Given the high availability of ISS Commercial Cargo launches for NASA, it would seem that the aerospace stereotype of "mass reduction is paramount" may be outdated. What is the current limiting factor for (pressurized) cargo throughput per launch?

These are the categories I thought of:

  1. Weight-Constrained: The limiting factor for adding more cargo to a launch is the max payload weight of the launch vehicle.
  2. Volume-Constrained: The limiting factor is max total volume and/or packing efficiency.
  3. Crew Time-Constrained: The limiting factor is the time commitment for crew to unpack visiting vehicles, or the max "shelf life" of the visiting vehicle before undocking for reentry.
  4. Underfilled: NASA doesn't fill cargo volume or mass. This would likely be due to one of a few reasons. 1: Time-sensitive payloads require a faster launch tempo. 2: Risk of launch failure is mitigated by spreading out necessary supplies across semi-redundant consecutive launches. 3: (Unlikely?) NASA lets cargo space go to waste because it already paid but doesn't need the capacity.

To phrase it in a different way, if I wanted to get a package to the ISS, what should I optimize my package for?

  • $\begingroup$ Note that un undefiled (by weight) cargo can still be compensated for by performing a reboot maneuver $\endgroup$
    – Antzi
    Commented May 30, 2019 at 2:58
  • $\begingroup$ @Antzi yes, but I believe that is only for the Progress and ATV spacecraft. $\endgroup$ Commented May 30, 2019 at 3:21
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    $\begingroup$ Another potential payload problem is weight distribution, if you're sending something that is 40x heavier on the right side than it is on the left, you may have a problem if it's massive enough. $\endgroup$ Commented May 30, 2019 at 18:50

1 Answer 1


The most simplified answer I could give you is to make it as compact and light as it needs to be. To my knowledge there isn't a standard checklist for items being sent to the station, there is obviously a list of items that are allowed in space but most cargo items are picked and vetted on a case by case basis. If you can convince NASA and it's partners that this 100 pound chunk of lead will have some scientific significance on the ISS than it can go. When it comes to perishables, again its case by case, NASA has sent fresh fruit to the ISS at times and Pizza Hut paid Russia to send a pizza. Basically it's like a really big camping trip, send what you absolutely need and just in case, maybe send a few extras but nothing that is not necessary.

To be more specifically here are some size and weight constraints:


  • Progress Vehicle: 7.6 m3
  • H-II Transfer Vehicle: 14 m3
  • Dragon 1 Cargo: 10 m3
  • Dragon 2 Cargo: ~9.3 m3
  • Standard Cygnus Spacecraft: 18.9 m3
  • Enhanced Cygnus Spacecraft: 27 m3
  • ATV: 48 m3

Maximum Width

Based on the width of the docking adapter used by vehicle.

  • Progress, ATV - SSVP (aka Russian Docking System): 80 cm
  • H-II, Cygnus, and Dragon 1 - Common Berthing Mechanism: 127 cm
  • Dragon 2 - International Docking Adaptor 2: 160 cm

Maximum Weight (pressurized cargo only)

  • Progress: 2,400 kg

  • H-II: 5,200 kg

  • Dragon 1: 3,310 kg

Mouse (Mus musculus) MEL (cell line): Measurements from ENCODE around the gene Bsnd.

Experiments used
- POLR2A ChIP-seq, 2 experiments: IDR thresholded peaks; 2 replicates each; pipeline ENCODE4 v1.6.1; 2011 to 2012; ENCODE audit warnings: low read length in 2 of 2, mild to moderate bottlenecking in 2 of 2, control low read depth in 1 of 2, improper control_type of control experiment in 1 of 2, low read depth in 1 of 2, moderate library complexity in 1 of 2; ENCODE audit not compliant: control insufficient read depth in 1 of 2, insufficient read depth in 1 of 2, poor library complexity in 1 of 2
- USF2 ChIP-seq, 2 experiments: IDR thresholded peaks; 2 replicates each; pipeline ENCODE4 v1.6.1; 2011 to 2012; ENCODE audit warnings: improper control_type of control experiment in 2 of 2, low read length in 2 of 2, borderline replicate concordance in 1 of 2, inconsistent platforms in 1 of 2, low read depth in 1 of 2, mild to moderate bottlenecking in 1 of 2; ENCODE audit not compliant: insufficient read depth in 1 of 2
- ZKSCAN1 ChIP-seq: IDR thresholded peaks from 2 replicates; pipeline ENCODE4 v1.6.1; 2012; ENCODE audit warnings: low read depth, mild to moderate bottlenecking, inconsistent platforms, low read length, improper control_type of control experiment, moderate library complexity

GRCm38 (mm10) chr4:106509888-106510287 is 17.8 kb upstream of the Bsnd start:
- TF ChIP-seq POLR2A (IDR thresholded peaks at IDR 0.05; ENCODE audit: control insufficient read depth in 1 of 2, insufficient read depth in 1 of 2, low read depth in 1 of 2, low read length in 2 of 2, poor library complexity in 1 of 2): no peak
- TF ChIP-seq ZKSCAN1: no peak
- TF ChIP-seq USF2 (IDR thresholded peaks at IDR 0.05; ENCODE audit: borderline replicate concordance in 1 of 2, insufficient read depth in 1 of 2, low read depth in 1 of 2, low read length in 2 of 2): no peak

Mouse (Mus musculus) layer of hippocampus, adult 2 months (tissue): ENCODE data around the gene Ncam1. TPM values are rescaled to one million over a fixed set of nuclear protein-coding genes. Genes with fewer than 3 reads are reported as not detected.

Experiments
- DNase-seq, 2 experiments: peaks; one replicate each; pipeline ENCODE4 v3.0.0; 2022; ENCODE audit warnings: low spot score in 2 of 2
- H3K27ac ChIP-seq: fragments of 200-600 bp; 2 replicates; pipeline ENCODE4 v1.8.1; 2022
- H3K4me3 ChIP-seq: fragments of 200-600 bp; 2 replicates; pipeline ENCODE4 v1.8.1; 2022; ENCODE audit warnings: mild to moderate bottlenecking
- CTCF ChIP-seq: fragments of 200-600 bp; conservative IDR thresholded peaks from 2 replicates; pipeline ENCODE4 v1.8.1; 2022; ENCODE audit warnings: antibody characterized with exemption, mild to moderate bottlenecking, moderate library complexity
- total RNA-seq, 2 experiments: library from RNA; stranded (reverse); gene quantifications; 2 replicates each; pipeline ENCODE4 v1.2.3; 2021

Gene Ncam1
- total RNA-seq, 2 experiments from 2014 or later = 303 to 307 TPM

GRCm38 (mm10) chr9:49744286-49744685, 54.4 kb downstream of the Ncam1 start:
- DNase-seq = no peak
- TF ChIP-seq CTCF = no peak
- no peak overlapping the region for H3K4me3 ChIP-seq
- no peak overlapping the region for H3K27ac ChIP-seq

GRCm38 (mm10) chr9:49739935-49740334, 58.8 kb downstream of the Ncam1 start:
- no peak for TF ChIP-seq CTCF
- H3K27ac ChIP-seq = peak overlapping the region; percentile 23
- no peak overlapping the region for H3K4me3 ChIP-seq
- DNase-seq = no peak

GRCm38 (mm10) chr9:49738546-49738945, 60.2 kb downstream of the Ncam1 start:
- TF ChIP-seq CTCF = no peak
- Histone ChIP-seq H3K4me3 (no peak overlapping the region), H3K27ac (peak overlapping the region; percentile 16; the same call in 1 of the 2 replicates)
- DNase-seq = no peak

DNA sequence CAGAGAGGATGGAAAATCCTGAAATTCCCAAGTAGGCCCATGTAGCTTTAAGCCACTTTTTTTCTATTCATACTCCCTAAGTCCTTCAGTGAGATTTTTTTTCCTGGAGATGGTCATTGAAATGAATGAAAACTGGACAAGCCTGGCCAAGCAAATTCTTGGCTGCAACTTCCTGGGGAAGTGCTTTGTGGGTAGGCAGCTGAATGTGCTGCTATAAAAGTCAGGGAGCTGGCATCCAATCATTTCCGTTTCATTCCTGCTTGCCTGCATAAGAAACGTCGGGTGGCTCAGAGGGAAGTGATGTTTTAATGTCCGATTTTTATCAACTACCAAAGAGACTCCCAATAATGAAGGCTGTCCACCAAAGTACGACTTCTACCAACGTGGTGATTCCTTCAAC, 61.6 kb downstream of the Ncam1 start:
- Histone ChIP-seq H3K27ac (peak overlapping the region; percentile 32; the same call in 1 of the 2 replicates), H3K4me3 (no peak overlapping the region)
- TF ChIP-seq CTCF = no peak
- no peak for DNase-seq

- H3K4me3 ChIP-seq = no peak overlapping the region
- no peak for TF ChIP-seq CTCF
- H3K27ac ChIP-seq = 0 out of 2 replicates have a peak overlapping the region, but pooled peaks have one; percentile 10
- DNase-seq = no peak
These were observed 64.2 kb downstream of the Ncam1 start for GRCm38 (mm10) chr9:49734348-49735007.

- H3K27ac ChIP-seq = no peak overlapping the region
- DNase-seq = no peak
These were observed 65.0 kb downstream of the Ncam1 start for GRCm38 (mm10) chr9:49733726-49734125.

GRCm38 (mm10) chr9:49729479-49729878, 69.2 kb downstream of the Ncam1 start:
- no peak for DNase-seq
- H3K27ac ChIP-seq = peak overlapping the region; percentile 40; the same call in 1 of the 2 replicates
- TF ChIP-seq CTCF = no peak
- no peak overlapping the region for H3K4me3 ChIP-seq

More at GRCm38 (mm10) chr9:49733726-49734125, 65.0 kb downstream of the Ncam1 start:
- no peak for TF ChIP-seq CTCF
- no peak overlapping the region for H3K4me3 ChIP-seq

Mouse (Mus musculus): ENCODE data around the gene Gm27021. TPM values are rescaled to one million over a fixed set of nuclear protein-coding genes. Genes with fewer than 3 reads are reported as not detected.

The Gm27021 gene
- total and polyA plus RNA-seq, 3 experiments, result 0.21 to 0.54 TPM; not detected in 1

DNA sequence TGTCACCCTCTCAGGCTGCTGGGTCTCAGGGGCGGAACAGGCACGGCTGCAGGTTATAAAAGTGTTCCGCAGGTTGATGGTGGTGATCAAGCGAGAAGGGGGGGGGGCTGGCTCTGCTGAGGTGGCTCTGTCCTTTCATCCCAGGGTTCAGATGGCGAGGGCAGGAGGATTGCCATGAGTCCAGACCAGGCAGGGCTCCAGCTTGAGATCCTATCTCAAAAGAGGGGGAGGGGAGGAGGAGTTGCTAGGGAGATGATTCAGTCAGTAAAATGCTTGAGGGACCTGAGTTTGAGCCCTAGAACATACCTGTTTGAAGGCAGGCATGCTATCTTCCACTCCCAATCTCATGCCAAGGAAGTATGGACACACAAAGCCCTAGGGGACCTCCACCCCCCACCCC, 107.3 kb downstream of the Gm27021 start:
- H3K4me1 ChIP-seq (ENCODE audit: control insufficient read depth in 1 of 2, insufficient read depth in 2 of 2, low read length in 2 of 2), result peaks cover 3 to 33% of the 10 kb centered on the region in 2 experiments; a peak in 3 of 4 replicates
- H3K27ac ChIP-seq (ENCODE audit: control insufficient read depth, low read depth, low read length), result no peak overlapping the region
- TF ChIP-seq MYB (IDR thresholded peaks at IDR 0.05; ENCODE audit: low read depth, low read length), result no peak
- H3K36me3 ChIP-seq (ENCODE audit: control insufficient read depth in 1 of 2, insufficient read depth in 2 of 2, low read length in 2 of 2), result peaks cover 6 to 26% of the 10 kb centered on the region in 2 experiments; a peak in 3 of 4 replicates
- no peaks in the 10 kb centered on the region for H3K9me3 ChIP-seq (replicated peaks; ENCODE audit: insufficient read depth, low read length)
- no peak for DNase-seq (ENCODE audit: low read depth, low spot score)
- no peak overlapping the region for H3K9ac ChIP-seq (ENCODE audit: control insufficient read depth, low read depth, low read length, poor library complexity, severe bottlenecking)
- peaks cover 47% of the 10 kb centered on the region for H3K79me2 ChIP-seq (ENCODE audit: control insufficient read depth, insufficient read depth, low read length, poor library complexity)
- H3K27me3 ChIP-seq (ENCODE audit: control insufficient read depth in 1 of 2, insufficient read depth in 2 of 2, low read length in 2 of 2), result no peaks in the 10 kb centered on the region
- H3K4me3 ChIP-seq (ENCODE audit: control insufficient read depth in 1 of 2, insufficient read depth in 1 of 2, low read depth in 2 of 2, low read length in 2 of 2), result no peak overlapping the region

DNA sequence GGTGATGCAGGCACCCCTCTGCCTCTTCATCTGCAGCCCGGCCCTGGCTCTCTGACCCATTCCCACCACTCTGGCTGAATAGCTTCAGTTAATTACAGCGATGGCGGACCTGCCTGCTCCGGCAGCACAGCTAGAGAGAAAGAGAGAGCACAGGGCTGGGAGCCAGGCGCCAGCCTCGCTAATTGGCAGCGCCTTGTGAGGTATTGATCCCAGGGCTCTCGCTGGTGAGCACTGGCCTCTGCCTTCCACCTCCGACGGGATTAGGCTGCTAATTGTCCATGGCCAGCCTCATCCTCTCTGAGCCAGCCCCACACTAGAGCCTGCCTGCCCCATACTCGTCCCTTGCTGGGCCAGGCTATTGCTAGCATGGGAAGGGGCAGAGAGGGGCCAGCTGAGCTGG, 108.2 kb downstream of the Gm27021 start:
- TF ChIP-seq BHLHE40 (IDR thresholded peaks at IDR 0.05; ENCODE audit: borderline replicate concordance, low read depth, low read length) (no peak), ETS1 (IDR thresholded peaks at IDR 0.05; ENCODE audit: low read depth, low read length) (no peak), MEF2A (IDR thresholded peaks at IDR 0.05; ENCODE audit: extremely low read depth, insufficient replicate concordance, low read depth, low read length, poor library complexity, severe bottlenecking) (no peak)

• Dragon 2: ~6,000 kg

  • Standard Cygnus: 2,000 kg

  • Enhanced Cygnus: 3,200 kg

  • ATV: 5,500 kg

As I was researching this I honestly surprised my self with all the variations that go into this. Didn't even get to unpressurized cargo space that could be stored in the external stowage platforms then brought in through an airlock. Or possible limitations based on the rocket or current available space on the ISS. There are possibly many other limitations that just aren't public yet. I guess this is why there is whole team in charge of the inventory that is up on the ISS and why there's a nice beefy pdf just for the barcode system they have set up. Best bet is if you are actually planning on sending something to the ISS, just reach out to NASA themselves.

I hope this helped, probably didn't answer your questions but I don't think there really is one, like I said in the beginning, what goes up to the ISS is very case by case for approval.

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    $\begingroup$ Thanks for the specs! This helps. My core question is more along the lines of how the logistics end up working out for these cargo launches. If the limit is volume, it would mean I could opt for a heavier design while keeping it compact. P.S. I may or may not actually work at NASA ;). I’ll update the question or add my own answer if I find exportable information about cargo flight ops like this. $\endgroup$ Commented May 30, 2019 at 4:50
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    $\begingroup$ You CBM vs PMA width numbers cannot be correct. The PMA is narrower than the CBM. $\endgroup$
    – geoffc
    Commented May 30, 2019 at 9:55
  • $\begingroup$ Correct the PMA is narrower than the CBM, The PMA was placed on top of the CBM and adapted to the shuttle's docking connection. I didn't include the PMA because none of the current cargo vehicles use it. $\endgroup$ Commented May 31, 2019 at 14:35
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    $\begingroup$ @CourageousPotato Sorry I didn't answer your full question. If I find some time to do some research into the supply chain for the ISS I'll update my answer. $\endgroup$ Commented Jun 4, 2019 at 14:27

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